Yia Yia's

An acquaintance recommended a pizza place in Nebraska and, with a heavy heart, I pulled the toppings and cheese off a vegetarian pie at the desk of a La Quinta Inn in Lincoln. The shower curtain in the room was orange, but my mind was dark. Out in the lot, I saw a man lingering in his Suburban; when he went to talk to an old man sitting in the cab of his semi, I was sure shady orchestrations were in the works.
      Surely, Flick's stories colored my view of the world. A narrator imagines microwaving a dog. A Thanksgiving dinner—minus two important players—is pantomimed. Much alcohol is consumed. Hope is parceled out like airplane peanuts. The aging process dissolves once competent minds.
      Amplifying the gravity of these situations is Flick's compulsion to forecast. Her narrators almost need to be oracles. Again and again, the short (short) stories in Whiskey, Etc. gain power when they undercut the present moment. "Was it Indiana? Iowa? This was before Rob was gay. Before Christina's mom couldn't remember her name. Before I stopped eating. Before James's last postcard," Flick writes in "Road Trip."
      The man and the truck driver talk in the Nebraska darkness, meet for Cajun coffee at a downtown café come 5 a.m. They plot a burglary, make a slick getaway, help me disappear. And suddenly, the sullen premonitions accompanying my vegetarian pizza mean something.


Uptown Funk

In Denver, I sit in the small living room of a young couple. I drink a gin martini. I am not thrilled with the martini: do I like gin? I am hungry, so I eat the olives. They're stuffed with jalapenos; they're so umami, I worry I might be eating meat.
      At the same time, a large Apple monitor plays the music video for Mark Ronson's song, "Uptown Funk." Bruno Mars keeps Michael Jacksoning for the camera. And, in front of me, on a patch of shaggy rug, a two-year-old does sputtering donkey kicks.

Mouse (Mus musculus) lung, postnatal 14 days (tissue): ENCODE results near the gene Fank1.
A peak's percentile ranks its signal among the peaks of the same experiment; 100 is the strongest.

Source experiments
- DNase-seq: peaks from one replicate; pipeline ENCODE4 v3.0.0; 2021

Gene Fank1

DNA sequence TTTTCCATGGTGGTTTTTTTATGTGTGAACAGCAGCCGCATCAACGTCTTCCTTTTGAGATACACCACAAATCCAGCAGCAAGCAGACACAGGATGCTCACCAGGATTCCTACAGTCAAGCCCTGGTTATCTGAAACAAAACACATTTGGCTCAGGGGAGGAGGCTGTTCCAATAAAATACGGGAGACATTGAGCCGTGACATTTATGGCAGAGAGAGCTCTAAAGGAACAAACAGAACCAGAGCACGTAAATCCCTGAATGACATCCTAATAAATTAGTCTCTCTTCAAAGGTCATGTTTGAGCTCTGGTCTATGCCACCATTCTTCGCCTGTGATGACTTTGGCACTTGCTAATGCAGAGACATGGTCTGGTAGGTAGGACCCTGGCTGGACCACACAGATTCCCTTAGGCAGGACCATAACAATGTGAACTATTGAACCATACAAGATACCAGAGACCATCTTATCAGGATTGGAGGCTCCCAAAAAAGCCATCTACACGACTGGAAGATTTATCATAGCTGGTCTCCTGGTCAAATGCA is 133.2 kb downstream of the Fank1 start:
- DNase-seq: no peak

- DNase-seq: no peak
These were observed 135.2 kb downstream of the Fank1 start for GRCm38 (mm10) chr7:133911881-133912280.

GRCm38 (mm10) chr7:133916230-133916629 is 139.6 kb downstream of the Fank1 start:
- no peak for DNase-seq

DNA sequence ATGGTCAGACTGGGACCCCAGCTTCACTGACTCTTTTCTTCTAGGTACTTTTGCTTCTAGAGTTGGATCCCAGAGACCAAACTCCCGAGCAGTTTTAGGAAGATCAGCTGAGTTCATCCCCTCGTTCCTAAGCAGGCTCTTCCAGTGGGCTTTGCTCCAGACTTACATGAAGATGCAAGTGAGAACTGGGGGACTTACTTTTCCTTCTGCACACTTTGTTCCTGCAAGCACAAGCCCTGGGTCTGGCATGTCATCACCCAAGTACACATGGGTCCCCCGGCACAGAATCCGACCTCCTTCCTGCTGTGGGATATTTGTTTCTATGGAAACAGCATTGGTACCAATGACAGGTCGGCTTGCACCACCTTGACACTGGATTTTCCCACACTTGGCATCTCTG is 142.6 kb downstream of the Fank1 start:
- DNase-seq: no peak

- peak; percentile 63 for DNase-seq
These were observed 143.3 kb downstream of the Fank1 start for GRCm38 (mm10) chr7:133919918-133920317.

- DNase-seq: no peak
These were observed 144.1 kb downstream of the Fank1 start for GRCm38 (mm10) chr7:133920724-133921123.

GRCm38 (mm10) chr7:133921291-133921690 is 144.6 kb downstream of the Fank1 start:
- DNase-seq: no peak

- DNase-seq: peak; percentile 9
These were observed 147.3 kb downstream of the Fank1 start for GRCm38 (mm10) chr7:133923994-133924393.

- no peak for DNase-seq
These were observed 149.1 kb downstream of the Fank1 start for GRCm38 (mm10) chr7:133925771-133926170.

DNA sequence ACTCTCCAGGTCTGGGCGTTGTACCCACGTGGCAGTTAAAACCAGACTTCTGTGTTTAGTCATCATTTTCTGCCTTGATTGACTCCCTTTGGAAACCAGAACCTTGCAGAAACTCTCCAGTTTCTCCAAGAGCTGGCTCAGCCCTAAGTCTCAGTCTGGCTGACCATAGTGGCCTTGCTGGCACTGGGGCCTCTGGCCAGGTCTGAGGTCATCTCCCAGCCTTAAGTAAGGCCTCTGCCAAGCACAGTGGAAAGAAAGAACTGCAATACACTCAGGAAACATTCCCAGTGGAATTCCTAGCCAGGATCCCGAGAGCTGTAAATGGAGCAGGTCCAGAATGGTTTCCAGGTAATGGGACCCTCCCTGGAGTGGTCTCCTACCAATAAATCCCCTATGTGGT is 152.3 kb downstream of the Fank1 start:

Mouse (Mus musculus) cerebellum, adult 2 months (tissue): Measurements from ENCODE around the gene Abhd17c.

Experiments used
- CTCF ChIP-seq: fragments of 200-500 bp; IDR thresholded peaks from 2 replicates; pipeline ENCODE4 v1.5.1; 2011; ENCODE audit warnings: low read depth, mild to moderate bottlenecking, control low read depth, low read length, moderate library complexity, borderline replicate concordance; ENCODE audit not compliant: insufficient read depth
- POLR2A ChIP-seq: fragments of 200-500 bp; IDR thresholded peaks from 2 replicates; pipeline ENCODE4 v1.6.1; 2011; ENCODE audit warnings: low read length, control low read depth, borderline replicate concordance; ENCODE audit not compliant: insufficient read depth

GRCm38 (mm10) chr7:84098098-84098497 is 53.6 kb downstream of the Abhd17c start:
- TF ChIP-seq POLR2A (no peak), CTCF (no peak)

Moments before, the child admired my yoga pants. They are nice, a mixture of Lycra and mesh, and the child's father caught his son staring at me.
      "Do you like her pants?" said dad, who was once my friend.
      He touched them and touched them. And then wanted to show me his dance.
      The situation existed on two levels, like Flick's short stories. You should probably read Whiskey, Etc. if you've ever been in a mundane, not-so-weird sort of situation that just happens to rub you some way. To read Flick's prose is to don a pair of infrared goggles that allow you to see the sketchy bodily fluids on life's bedspreads. "After the storm," she writes in "Back," "my clock started running backwards." In this story, barely a page, a college-aged character's relationship dissolves. In another writer's hands, the situation—"soon I wouldn't be saying hi to Bob in philosophy class. Instead I would sit on the other side of the room and meet Steve, a kinder man"—would hardly seem story material. But Flick is an expert at finding the unnerving, the unusual, the exceptional in life's regularities. Using hyperbole and juxtaposition, her narrators capture the moments that warrant a sigh, a question, a pause.



Everyone who goes to the casino hopes. Everyone who stars in Whiskey, Etc. harbors willful thoughts.


Yoga Mat Table

It isn't that the stories in Whiskey, Etc. feel impromptu or makeshift like the table I construct from a cookbook and a yoga mat in my new apartment, but they do point to life's fussy corners. These are stories that honor regularity and its unpretentious ceremonies. Coffee is consumed; meals are prepared; sleep is slept; whatever wine is drunk. Big escapes are not devised; instead, small ways of coping are portrayed, and again and again those are the sorts of moves that, under Flick's capable watch, move characters across the country.